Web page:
The Rise of China is on everyone’s mind, not just the United States. While Americans worry about Chinese economic and military power overseas, other countries, like neighboring India are worrying about Chinese military power at home.
While American worries about Chinese military power might be a little unjustified, Indian worries are very real. The two countries have already fought a war and had countless skirmishes over border disputes. It’s a well-known fact China wants to expand its territory – and India has no such ambitions.
So if the Chinese ever decided to invade India, how can India win? It’s easier said than done, but the Indians have a few major advantages.
China boasts an army of 40,000 armored fighting vehicles to India’s 3,000. India also outnumbers China in terms of total tanks and fighting personnel. So this means China has to get its massive mechanized expeditionary force into India to bring its power to bear on the Indians.
That movement of armor, tanks and men is also easier said than done. Between India and China is 3,800 miles of Himalayan mountain range. Inhospitable terrain with few bridges and passes will make it impossible to adequately move and supply a force large enough to conquer India.
2. Air Forces
China’s People’s Liberation Army Air Force also outnumbers the Indian Air Force but much of India’s air forces occupy dozens of bases along India’s border with China at certain strategic points along the way.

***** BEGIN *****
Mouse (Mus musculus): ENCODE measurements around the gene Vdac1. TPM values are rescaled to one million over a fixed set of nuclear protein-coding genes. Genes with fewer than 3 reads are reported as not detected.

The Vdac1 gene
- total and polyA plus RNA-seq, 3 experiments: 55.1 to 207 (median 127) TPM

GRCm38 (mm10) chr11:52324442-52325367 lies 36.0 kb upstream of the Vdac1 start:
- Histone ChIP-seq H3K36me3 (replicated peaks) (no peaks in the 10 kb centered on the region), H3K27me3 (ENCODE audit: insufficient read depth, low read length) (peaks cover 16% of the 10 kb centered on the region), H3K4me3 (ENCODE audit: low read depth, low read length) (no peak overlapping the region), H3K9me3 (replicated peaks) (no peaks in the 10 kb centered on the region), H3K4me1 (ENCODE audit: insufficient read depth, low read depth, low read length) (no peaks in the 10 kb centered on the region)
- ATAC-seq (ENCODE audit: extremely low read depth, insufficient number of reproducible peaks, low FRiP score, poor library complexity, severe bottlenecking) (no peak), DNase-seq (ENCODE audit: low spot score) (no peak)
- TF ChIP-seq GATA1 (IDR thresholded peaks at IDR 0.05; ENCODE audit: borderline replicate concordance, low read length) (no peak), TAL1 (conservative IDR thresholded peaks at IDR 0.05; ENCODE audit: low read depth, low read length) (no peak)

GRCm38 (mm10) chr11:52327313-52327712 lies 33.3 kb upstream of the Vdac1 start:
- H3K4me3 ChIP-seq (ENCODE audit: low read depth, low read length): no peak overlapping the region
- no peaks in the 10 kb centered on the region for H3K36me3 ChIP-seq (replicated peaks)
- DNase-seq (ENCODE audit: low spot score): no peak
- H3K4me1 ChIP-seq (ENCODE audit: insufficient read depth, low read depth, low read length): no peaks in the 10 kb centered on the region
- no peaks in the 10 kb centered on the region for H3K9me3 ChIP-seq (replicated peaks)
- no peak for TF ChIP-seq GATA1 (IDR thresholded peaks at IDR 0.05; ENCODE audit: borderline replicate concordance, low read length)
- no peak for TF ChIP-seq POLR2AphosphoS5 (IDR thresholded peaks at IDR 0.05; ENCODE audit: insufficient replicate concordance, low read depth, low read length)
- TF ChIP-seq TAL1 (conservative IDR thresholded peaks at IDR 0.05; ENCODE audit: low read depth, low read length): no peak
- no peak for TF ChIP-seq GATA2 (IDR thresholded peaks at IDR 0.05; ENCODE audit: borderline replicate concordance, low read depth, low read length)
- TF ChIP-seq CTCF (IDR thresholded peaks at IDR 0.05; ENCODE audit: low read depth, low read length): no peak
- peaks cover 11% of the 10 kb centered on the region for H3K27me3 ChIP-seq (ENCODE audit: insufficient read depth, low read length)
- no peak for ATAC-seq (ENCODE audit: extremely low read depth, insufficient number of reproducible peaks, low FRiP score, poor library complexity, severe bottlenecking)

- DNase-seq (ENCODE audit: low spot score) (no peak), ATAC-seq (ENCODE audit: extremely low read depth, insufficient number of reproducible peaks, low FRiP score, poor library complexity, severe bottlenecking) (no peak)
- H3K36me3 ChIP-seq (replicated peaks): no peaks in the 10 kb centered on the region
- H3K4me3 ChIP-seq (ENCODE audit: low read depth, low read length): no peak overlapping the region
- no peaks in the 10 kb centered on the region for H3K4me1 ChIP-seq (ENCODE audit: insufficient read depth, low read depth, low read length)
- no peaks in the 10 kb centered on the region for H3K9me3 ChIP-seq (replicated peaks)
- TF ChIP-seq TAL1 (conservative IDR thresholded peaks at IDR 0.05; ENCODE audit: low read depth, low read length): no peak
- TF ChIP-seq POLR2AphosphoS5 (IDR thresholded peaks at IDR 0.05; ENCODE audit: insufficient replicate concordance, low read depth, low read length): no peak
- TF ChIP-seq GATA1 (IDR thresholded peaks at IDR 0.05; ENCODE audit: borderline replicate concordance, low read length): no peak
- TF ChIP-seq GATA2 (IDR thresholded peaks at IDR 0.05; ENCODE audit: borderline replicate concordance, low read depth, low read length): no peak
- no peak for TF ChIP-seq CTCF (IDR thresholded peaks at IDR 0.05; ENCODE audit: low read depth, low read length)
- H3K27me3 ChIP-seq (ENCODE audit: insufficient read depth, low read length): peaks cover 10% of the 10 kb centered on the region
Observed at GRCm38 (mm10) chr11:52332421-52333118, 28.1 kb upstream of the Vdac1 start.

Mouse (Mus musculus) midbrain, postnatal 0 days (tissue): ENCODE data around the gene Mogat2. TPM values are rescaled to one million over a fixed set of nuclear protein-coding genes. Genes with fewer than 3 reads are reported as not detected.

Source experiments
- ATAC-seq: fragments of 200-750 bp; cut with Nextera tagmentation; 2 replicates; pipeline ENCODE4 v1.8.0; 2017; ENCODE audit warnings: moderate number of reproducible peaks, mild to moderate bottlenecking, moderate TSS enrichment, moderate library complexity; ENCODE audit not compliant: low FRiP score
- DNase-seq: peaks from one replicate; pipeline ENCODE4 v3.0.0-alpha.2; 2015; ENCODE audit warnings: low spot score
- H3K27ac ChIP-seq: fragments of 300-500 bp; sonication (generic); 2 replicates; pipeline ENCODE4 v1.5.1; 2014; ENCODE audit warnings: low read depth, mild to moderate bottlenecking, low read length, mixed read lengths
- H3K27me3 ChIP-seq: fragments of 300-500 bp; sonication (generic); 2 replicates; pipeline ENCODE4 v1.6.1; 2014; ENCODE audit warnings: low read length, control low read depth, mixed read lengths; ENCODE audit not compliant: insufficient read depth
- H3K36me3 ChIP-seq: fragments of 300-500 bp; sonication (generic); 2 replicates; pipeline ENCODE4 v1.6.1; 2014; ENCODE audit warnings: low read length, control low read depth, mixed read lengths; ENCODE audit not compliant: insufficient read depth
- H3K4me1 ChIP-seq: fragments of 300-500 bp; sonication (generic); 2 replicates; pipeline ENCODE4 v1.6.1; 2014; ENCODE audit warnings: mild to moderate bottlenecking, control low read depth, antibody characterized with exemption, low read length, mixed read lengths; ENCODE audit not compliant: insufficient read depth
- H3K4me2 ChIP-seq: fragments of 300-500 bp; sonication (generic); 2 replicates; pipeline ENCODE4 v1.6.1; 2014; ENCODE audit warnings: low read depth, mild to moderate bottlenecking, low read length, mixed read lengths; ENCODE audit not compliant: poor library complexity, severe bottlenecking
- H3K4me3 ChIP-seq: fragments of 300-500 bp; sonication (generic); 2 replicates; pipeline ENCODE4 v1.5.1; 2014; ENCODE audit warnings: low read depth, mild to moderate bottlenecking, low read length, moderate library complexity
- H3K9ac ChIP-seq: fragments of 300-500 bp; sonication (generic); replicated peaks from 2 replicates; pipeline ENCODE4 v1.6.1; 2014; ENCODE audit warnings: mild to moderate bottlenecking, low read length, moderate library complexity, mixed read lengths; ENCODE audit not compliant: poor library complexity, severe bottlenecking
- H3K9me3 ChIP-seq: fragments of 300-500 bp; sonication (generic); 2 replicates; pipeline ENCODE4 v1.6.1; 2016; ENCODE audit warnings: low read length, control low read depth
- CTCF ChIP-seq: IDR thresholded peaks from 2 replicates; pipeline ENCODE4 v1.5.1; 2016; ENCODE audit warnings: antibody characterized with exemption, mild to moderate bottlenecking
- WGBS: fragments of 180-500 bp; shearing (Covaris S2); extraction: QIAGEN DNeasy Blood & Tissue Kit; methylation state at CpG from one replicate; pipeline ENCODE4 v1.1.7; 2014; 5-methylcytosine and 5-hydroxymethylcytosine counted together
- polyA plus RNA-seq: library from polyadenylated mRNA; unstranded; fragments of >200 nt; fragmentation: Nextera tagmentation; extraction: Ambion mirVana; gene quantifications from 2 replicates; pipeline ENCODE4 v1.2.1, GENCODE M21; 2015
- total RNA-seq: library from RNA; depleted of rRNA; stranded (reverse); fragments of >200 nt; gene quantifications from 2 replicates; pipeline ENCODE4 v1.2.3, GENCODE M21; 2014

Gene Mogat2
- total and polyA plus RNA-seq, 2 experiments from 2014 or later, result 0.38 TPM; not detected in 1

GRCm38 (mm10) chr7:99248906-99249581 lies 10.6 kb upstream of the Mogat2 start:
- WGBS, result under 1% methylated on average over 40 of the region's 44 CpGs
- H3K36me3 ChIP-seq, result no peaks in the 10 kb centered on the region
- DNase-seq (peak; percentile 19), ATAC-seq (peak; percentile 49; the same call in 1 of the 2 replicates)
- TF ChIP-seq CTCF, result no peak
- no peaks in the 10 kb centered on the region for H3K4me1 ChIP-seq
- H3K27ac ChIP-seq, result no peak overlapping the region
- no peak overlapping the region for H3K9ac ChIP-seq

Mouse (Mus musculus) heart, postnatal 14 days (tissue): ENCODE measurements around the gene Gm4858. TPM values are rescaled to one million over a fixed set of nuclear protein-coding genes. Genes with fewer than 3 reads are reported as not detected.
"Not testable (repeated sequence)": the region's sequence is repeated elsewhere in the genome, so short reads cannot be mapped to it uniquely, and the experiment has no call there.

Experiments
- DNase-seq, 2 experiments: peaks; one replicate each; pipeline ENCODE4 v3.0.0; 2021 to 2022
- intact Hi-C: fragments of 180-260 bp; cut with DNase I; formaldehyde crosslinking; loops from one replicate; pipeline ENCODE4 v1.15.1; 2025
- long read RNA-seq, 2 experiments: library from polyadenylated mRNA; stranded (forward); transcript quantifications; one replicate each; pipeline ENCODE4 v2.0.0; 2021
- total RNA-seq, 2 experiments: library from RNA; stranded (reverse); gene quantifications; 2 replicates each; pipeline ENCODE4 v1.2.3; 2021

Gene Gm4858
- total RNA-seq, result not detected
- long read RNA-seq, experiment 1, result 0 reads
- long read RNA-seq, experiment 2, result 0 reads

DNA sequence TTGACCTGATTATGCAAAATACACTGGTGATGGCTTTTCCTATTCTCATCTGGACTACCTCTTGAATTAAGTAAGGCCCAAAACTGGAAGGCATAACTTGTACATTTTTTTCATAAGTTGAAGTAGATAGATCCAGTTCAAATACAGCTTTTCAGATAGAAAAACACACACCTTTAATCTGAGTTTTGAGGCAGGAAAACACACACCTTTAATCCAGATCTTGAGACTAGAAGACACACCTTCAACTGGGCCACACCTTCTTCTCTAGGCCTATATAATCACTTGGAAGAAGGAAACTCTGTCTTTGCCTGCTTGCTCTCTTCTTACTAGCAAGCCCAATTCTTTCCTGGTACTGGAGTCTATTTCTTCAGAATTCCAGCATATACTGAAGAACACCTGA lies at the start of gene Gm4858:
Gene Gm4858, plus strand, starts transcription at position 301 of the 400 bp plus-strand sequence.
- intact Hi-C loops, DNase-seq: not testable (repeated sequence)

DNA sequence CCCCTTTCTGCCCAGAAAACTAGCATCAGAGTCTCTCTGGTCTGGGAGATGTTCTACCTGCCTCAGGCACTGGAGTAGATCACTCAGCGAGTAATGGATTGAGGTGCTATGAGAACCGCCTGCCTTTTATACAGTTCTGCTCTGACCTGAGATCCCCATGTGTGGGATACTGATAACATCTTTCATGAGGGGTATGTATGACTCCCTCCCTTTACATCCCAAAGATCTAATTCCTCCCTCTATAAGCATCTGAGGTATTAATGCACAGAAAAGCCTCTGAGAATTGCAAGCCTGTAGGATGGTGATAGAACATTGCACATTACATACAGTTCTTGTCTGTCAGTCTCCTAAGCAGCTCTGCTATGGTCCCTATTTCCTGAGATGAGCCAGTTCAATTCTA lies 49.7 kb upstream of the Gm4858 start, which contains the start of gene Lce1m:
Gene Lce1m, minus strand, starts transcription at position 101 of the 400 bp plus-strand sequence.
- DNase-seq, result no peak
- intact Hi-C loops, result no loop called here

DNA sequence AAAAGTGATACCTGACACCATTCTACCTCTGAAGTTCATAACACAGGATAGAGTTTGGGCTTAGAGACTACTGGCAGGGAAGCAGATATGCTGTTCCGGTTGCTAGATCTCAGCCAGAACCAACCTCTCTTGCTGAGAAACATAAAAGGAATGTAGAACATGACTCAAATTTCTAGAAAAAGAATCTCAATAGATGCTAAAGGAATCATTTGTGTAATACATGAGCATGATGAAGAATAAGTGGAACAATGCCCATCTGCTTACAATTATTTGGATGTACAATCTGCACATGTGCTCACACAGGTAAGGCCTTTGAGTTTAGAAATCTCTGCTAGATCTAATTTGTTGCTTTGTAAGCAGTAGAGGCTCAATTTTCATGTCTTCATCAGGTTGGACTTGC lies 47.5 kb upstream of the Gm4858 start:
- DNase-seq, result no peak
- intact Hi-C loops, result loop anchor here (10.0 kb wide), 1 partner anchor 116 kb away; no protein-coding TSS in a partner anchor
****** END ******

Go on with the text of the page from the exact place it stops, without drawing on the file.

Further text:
Meanwhile, much of China’s 3,000-plus combat aircraft are stationed away from the Indian border in the east, to threaten the United States and its Pacific allies. Even if the PLAAF were to move its aircraft, they would have a hard time finding places to land. This means they would have to refuel in mid-air, which slows response time while leaving both planes vulnerable to attack.
3. The Bottleneck of Malacca
For the Chinese Navy to attack India in the Bay of Bengal, Andaman Sea or Indian Ocean, it would have to sail through the Strait of Malacca, which is so narrow that it is only 2 kilometers wide in some areas. When they come out of the strait, they can expect an immediate attack from the Indian Navy.
China’s Navy notwithstanding, much of China’s oil runs through the Strait of Malacca, which could be easily blockaded by India’s submarine force, which is smaller than China’s but still powerful enough to do some real damage.
4. Missiles won’t be used
To overcome geography, China might be tempted to use its Dongfeng missile force, a ballistic missile capable of carrying a nuclear payload. But when all is said and done and China resorts to using these missiles, how will India know whether or not the missile is carrying a conventional or nuclear payload?
It can’t know, and so must assume that China is launching a nuclear strike. India would launch a nuclear strike in retaliation, if it did, and that would be a devastating event China would not likely risk.